Is Liberty Bad for Your Health? Towards a Moderate View of the Robust Coequality of Liberty and Health
David Bourget (Western Ontario)
David Chalmers (ANU, NYU)
Rafael De Clercq
Jack Alan Reynolds
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Public Health Ethics 4 (3):260-268 (2011)
This article challenges the idea that the priority of liberty poses a threat to individual and population health. While acknowledging there are cases in which liberty does indeed pose a threat to the health of individuals and populations, I argue that the tension between liberty and health is overstated and that much can be done to relieve this tension. Indeed, liberty and health can and should be viewed as co-equal values in our broader conception of health justice. My thesis is moderate to the extent it acknowledges limits to the coequal status of these twin values; robust to the extent it conceives legitimate health interventions as the outcome of complex and multiperspectival processes of deliberative testing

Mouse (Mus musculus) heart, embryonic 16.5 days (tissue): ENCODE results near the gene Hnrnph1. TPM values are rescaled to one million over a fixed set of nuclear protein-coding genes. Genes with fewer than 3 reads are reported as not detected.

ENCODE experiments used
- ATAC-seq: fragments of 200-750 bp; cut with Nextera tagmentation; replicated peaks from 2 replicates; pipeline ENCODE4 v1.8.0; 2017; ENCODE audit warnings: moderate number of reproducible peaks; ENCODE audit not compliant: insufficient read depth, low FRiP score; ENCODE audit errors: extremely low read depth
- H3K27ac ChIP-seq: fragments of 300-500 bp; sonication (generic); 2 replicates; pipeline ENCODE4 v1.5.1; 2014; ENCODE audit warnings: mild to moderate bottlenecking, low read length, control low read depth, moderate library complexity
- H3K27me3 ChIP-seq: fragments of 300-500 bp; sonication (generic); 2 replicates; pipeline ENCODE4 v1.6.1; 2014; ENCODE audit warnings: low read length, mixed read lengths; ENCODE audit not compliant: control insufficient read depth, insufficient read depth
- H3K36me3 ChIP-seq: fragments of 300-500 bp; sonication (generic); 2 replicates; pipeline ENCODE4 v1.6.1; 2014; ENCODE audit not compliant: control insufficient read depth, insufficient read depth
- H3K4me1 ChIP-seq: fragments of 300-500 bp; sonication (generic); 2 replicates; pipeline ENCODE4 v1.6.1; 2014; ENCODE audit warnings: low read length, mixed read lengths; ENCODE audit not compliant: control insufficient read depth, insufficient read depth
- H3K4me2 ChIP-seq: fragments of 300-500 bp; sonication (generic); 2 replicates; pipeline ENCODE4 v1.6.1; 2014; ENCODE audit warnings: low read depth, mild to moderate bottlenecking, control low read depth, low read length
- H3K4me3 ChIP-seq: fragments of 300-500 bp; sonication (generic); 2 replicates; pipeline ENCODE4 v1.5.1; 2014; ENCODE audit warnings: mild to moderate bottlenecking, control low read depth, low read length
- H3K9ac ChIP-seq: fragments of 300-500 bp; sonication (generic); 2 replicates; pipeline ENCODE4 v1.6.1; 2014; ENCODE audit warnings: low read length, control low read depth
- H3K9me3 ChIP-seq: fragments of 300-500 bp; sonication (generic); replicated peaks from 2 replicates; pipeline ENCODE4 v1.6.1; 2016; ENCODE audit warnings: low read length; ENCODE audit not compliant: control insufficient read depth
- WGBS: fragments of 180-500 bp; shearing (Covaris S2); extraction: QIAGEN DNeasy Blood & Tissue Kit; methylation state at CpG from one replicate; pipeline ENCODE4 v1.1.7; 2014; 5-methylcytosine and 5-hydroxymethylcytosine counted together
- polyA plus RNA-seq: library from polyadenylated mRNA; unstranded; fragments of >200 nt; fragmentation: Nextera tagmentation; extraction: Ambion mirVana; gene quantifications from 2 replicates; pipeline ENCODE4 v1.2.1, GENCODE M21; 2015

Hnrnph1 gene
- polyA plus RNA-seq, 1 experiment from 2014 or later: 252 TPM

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References found in this work BETA
A. Dawson & M. Verweij (2011). Could Do Better: Research Data Sharing and Public Health. Public Health Ethics 4 (1):1-3.
Lubomira Radoilska (2009). Public Health Ethics and Liberalism. Public Health Ethics 2 (2):135-145.
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